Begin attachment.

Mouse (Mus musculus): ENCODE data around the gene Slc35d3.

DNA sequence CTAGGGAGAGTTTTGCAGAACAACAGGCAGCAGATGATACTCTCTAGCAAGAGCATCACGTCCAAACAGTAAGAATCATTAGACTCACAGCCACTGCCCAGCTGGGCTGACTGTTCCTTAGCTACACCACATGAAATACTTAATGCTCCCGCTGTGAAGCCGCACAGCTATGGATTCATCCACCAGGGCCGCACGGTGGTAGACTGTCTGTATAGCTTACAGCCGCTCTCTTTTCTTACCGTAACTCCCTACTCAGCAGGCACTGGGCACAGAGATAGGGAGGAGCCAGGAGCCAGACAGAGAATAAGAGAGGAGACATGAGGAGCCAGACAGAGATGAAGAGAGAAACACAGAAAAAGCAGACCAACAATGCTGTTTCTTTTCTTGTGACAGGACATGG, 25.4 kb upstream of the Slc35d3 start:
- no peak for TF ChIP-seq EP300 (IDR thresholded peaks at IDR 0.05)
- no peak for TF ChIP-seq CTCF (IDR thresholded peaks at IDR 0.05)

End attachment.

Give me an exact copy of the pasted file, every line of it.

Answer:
Mouse (Mus musculus): ENCODE data around the gene Slc35d3.

DNA sequence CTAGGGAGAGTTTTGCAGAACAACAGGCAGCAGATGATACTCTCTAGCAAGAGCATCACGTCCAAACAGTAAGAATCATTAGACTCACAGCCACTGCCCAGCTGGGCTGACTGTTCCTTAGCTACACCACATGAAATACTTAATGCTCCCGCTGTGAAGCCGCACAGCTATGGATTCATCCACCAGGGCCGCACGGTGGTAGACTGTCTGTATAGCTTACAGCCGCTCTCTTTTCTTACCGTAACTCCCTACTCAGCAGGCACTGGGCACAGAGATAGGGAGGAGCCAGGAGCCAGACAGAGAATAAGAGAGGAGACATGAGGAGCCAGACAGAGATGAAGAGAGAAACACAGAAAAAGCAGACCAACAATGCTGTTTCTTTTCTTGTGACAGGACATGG, 25.4 kb upstream of the Slc35d3 start:
- no peak for TF ChIP-seq EP300 (IDR thresholded peaks at IDR 0.05)
- no peak for TF ChIP-seq CTCF (IDR thresholded peaks at IDR 0.05)